By Kentia Kalanaki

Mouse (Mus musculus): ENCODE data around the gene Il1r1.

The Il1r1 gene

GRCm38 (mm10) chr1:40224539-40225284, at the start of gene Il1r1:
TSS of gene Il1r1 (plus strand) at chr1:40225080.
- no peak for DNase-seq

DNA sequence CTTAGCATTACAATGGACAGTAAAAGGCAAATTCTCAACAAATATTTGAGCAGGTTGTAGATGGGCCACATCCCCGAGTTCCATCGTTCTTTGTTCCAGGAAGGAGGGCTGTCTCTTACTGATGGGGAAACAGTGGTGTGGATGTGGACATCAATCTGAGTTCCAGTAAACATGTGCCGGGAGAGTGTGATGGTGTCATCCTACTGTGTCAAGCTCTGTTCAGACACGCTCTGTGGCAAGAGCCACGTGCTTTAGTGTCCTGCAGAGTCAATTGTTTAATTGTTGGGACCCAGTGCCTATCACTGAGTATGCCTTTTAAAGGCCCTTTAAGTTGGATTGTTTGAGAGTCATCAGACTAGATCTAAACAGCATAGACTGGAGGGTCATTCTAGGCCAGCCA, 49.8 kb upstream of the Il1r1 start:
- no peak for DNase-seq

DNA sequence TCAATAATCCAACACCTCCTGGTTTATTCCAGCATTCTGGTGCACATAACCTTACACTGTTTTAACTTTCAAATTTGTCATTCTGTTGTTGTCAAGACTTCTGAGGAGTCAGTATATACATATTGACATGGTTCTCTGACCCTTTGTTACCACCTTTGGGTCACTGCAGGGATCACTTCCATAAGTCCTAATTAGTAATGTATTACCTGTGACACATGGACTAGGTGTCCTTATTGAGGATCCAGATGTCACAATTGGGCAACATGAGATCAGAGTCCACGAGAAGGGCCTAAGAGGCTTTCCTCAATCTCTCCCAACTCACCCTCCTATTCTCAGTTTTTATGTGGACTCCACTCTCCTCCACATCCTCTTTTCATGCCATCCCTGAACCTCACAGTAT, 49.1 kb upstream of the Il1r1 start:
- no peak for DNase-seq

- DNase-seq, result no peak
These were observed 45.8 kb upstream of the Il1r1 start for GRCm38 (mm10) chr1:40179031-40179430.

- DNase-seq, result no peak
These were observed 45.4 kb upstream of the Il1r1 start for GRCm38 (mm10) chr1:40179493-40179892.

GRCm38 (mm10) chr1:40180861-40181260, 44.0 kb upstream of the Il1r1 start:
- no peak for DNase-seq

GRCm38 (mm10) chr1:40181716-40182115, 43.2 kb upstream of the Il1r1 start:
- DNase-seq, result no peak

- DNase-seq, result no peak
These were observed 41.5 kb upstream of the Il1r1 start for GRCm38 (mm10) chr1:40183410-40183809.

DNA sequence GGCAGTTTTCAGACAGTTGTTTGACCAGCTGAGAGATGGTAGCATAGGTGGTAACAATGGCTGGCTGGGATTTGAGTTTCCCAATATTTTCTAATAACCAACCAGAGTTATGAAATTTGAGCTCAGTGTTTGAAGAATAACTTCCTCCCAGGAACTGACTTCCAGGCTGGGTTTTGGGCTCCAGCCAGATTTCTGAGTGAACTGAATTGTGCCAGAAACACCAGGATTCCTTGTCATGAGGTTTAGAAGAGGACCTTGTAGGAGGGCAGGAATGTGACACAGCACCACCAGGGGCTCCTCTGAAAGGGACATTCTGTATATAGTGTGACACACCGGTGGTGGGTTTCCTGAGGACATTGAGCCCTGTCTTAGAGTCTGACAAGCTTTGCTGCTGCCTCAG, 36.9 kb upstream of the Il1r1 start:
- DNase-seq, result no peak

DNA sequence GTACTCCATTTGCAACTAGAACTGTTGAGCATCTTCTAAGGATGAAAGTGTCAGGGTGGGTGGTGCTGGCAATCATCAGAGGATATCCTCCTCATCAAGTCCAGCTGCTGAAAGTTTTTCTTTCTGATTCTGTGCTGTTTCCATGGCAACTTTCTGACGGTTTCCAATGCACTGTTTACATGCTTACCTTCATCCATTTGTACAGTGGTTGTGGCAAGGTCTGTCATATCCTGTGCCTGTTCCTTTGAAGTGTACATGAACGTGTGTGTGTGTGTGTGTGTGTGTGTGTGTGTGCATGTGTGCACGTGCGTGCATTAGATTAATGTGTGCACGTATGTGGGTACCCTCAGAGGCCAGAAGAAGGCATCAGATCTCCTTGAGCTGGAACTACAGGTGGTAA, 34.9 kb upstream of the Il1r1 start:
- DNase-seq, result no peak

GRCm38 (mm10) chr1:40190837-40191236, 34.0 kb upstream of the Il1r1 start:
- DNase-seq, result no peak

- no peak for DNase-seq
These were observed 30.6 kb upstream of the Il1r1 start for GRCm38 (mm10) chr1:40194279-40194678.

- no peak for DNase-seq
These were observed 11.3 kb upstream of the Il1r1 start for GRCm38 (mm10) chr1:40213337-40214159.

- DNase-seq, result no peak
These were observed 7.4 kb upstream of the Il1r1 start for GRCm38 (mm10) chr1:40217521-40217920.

It’s that moment of anticipation when you visit a birding spot you love, the moment when you hear the songbirds all around you and finally settle into a spot and wait for them to show themselves. Of course, you could be chasing after them trying to find them, but I’ve found that doesn’t work as well in many cases. Crouching down in the vegetation, blending in with your surroundings as best as a conspicuous biped can, and simply waiting for the birds to show themselves works better- they always show up eventually if you choose your spot well. The minutes pass by as you sit there in the cold, dewey morning air, kneeling in the tall grass, facing the pond. Or maybe you’re on the edge of a lake, in the mist and reeds, listening to the eerie calls of Common Loons as the sun rises, hoping that one will show itself. No matter where you are, that feeling of hope and anticipation of the birds to come is the same- that almost childish feeling of impatience combined with serenity and feeling rooted in the world around you- the pure, unfiltered happiness that comes from the experience.